After about 18 months on Southampton Row we’ve moved to a proper office in Toynbee Studios. It has minimal natural light, so we’ve tried to keep everything as white as possible.



DSC_1014Last week Shelagh and I did a workshop at IETM in Dublin on our paper about Art and the Economy. The paper looks at the relationship between art and the economy – or more specifically, how artists are responding to an economy which doesn’t work, isn’t fair and, in some cases is actively destructive. The paper is still in draft form and can be looked at here. I have also broken it up into a series of blog posts which may make for easier reading as there are lots of links. The paper draws heavily on other people’s work which I’ve acknowledged here.  

I was on a panel this afternoon at a conference hosted by A.N.D. at St Martins’. The theme of my session was about what cultural organisations can do for young people in London, but so inept was the Chair you could have left without knowing that. I was so worked up that by the time I had my turn to speak, my words puked out in a sort of sonic vomit – it sounded like I was about to cry. For the sake of clarity: here are my points.


What can the cultural sector do for young people in London?

Three things:

First, engage politically with young people, on the issues on which their future depends. Put politics into your art, find ways to put art into other people’s politics – look here, for all the tactics you need. Don’t just lobby for art, ask how art can help young people in their battles. Decide what the issues are with young people, but guide them. I’ve put some starting points under this post.

Second, think of ways you can use available technology to make what you do easier for young people to find. I think we need a sort of ‘somewhereto of the mind’, something that’s visible and understandable like scouts – that feeds young people into cultural life across London. Makes it easier to use whatever it is that the arts offer. Organised locally, but part of a network. Something like Arts Award, but not explained like Arts Award. The aim is to take control through being creative/decoding culture.

Third, go and find young people, wherever they are. The idea that we can know where young people are at is slightly absurd, when the demography of London is changing so quickly. Some of the highest concentrations of young people in the UK are in Barking & Dagenham, Newham, Redbridge, Hillingdon. Go and have look – it shouldn’t be hard to find them.

That was what I was trying to say.

Here are some places you might want to start if you want to think about politics from a young person’s perspective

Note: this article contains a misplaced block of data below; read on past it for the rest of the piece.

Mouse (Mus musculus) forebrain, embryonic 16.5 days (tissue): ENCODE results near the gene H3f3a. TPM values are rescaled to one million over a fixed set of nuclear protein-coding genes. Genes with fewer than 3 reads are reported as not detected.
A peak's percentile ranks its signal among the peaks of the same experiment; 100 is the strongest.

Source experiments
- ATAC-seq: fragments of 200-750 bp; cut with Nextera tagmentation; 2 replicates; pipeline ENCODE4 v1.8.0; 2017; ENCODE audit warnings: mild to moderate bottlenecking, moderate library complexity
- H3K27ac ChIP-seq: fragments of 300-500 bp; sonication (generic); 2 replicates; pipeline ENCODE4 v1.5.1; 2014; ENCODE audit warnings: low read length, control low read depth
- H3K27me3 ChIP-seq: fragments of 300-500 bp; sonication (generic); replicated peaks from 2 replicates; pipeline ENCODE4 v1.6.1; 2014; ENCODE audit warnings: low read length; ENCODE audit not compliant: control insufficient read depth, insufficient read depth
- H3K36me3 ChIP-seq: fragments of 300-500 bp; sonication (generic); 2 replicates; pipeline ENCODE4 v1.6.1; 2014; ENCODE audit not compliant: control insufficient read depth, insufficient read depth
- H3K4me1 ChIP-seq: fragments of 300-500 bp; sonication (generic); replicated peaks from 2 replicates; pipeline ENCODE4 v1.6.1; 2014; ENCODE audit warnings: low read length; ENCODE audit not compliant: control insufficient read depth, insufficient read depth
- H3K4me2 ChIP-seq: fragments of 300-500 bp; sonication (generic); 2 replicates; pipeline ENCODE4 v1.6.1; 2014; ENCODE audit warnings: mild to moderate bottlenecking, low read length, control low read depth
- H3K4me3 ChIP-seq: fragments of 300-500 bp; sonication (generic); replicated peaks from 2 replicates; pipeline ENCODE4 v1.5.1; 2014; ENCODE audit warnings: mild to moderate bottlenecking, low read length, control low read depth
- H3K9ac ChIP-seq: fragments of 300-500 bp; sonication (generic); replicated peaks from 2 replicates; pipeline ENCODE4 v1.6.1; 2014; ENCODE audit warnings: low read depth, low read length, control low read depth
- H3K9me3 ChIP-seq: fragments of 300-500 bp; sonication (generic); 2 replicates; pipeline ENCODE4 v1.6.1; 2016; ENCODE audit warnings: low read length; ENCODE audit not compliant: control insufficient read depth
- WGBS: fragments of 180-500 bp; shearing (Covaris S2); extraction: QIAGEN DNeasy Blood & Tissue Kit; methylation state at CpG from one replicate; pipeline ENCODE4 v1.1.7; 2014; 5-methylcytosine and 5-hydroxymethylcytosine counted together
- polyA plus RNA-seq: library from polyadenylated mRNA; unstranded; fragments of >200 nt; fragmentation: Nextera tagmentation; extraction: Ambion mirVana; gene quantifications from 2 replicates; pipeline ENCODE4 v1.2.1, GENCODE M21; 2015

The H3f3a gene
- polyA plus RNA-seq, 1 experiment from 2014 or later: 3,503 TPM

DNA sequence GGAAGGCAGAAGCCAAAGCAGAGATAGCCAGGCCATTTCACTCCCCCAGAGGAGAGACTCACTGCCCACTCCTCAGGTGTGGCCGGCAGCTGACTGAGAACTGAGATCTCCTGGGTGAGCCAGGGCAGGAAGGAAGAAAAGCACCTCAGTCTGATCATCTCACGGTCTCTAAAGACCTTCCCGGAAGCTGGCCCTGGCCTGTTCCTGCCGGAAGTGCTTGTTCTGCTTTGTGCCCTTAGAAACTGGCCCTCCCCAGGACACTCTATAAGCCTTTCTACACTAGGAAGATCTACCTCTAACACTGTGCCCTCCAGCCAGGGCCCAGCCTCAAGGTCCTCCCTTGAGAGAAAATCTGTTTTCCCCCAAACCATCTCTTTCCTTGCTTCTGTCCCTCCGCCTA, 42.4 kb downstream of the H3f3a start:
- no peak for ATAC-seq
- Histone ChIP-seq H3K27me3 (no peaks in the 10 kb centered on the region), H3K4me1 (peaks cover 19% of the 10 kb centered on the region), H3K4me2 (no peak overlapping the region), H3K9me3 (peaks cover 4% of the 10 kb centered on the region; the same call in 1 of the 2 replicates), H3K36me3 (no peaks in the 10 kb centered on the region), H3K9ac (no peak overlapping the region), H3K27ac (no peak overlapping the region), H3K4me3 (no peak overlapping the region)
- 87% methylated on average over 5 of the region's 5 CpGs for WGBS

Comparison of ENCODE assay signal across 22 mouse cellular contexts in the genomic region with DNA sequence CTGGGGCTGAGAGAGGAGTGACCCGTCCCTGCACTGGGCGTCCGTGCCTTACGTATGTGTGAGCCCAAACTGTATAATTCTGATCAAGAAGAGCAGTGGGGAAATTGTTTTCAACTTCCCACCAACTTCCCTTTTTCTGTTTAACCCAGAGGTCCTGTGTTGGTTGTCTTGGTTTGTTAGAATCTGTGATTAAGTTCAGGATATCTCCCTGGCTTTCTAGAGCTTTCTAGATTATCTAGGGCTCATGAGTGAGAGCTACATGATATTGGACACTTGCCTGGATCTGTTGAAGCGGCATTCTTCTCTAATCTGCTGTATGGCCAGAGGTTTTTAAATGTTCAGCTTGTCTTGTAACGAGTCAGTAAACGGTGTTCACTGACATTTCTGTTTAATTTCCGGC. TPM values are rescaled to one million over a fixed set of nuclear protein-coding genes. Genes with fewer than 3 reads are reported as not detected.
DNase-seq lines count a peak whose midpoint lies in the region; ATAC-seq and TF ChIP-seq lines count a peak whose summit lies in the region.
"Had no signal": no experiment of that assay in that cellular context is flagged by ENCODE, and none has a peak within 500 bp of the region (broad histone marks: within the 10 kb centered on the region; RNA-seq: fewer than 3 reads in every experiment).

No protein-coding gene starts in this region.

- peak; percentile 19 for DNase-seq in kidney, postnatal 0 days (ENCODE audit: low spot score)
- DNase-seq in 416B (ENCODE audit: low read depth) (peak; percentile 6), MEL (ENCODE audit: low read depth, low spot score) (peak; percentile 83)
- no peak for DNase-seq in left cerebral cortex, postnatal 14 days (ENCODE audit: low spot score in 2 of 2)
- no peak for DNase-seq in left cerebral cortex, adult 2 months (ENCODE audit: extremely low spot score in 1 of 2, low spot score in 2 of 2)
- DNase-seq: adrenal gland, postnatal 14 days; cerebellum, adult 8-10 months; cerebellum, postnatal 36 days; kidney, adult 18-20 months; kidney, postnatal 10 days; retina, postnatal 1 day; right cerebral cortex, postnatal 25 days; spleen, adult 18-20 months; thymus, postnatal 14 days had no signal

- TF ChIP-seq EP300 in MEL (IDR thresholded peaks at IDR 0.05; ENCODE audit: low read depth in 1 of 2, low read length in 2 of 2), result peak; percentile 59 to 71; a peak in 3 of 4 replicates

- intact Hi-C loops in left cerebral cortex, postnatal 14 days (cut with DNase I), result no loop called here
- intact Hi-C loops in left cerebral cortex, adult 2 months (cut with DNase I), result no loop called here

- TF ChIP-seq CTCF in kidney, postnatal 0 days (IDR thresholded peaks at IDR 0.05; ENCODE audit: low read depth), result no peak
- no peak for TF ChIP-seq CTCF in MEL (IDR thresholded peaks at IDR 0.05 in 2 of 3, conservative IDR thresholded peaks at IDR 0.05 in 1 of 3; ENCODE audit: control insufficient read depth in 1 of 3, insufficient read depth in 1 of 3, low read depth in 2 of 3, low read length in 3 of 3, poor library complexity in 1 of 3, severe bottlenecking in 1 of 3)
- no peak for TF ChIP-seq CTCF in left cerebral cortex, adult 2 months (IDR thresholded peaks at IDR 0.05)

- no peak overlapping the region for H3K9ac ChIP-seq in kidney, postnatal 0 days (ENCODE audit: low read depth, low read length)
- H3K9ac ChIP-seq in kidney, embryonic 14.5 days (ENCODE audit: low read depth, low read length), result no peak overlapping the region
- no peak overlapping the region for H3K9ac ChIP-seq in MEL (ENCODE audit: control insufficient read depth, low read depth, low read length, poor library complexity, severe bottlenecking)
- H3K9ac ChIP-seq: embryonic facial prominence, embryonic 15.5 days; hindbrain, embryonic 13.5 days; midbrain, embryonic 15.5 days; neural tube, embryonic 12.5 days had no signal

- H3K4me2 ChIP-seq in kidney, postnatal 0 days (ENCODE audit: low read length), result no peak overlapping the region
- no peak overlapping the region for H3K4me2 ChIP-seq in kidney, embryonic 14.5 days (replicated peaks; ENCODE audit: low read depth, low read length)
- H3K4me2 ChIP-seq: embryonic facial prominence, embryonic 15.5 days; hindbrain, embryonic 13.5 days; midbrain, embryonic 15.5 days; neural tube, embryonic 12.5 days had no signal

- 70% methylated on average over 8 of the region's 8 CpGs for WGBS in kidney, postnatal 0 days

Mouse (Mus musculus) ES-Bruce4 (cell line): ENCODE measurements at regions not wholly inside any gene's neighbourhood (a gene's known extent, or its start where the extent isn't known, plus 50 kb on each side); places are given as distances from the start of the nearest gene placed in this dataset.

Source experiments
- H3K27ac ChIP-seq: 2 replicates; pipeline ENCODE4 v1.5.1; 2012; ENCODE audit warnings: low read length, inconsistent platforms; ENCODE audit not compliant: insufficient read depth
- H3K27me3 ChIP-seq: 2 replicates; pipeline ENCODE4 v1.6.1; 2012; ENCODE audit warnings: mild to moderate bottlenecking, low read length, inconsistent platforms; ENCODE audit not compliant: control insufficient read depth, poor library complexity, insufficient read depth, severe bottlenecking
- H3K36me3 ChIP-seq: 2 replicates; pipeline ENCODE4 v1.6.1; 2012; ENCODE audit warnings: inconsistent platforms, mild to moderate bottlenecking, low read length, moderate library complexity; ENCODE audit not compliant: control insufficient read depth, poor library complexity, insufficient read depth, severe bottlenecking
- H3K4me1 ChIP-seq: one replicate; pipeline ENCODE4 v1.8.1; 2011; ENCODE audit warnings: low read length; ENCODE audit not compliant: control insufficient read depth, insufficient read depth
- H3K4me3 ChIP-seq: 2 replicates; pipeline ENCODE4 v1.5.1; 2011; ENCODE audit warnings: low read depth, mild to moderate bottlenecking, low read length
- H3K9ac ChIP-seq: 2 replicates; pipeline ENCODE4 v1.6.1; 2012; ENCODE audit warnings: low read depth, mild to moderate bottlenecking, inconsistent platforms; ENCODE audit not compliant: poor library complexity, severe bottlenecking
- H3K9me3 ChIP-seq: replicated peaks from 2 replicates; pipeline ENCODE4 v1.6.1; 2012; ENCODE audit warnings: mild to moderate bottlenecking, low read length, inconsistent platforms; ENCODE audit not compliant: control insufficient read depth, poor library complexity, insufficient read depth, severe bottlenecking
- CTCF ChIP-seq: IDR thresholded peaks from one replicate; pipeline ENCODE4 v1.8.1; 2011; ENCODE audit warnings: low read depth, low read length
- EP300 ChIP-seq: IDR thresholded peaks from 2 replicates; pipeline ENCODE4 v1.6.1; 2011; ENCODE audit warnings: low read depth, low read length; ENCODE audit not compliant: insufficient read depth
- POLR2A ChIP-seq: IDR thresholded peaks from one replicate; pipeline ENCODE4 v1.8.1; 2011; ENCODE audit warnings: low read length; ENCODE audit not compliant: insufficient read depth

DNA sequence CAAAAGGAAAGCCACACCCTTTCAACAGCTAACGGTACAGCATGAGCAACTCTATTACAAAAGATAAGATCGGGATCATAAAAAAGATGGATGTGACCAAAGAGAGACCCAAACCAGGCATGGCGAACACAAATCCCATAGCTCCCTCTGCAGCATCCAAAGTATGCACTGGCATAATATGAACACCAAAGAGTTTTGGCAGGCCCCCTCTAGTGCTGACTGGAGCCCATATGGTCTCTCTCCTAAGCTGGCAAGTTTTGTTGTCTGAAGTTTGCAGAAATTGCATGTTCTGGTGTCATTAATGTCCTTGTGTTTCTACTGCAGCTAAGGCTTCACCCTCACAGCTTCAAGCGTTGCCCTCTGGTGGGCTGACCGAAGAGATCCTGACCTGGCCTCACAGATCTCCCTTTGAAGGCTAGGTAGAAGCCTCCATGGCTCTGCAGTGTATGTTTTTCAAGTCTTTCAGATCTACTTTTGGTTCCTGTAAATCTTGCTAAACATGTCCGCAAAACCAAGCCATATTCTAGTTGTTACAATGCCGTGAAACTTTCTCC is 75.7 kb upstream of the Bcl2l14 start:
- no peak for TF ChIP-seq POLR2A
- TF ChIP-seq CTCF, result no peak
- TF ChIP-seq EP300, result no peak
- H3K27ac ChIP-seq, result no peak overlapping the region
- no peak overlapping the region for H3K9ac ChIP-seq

(i) The Housing Question
You know the story.  A new, young, right-less class of tenant is permanently trapped in private-rented accommodation. A process which benefits private landlords and is sanctioned and legitimised by by-to-let mortgages. Neither housing benefit nor social housing can fill the gap. It is an immoral state of affairs, but it will define young people’s future in London. It can only be resolved by politics.

(ii) JSA, Internships and Housing
It’s a grey area but it’s not that easy to claim JSA and do an internship. You can’t get housing benefit without JSA or a low income. So put that together and it means that if someone can’t pay for you to live, or keep-you, you can’t get an internship and therefore your chances of working in the arts – or many of the other professions – is greatly reduced. Again this can only be solved through politics.

(iii) Educational Opportunity
By my own calculations these provisional stats from DfE (PDF) show that across Waltham Forest, Newham, Greenwich, Hackney and Tower Hamlets, of all the young people who took a-levels in state Schools in 2010 just 157 made it to Russel Group Universities. Many private schools (maybe mine included) send that many themselves. What this means is that the places where there are the highest concentrations of young people in the country, are also some of the most hopeless for progression through education and into the professions. If private schools have to exist, why do they have charitable status? Why if you are one of those 157 kids could you end up paying the same to go to school, as someone who went to a fee-paying school? Why do you have to pay anything at all? Only politics can answer these questions.

(iv) The Price of Fun
£1 in 1985 is about £2.50 for today. In real terms, going to football, cinema and the pub are all significantly more expensive than they were a generation ago. So are many other things. Computers and drugs are less expensive. Unless you’ve got parents to pay for you, how much fun can you really have on a Saturday in London? A bag of weed and laptop is where the market is directing you. Again, this is another issue that goes back to politics.

About seven years ago I worked on a project at Demos called Glasgow 2020. Billed as ‘an attempt to imagine the future of one city through the creativity and imagination of its people’ – Glasgow 2020 was an 18 month long series of 30 public discussions about the future of Glasgow, several story-writing competitions, a public campaign to collect ‘wishes for the future’ and a series of quirky events – including a forum in a hair-salon, a discussion on a train and a day when we encouraged people to hot-desk from a boat.